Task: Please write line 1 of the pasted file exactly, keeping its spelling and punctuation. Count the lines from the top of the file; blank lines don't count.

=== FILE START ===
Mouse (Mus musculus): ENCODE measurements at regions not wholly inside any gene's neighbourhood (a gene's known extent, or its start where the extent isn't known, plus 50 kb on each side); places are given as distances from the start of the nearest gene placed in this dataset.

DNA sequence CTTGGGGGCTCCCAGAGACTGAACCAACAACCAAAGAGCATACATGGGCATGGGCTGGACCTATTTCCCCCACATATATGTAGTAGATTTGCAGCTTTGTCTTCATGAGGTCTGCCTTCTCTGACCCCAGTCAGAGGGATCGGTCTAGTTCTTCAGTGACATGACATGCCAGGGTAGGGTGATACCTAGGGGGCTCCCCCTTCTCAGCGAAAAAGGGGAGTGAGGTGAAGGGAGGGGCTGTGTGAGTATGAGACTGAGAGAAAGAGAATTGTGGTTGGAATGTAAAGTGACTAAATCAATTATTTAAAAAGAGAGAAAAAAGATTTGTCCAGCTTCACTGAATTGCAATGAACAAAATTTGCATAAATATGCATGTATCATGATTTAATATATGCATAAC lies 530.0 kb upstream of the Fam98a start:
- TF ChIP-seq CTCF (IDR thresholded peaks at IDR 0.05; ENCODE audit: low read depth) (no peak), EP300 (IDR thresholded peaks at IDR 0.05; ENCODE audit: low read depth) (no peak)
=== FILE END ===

Mouse (Mus musculus): ENCODE measurements at regions not wholly inside any gene's neighbourhood (a gene's known extent, or its start where the extent isn't known, plus 50 kb on each side); places are given as distances from the start of the nearest gene placed in this dataset.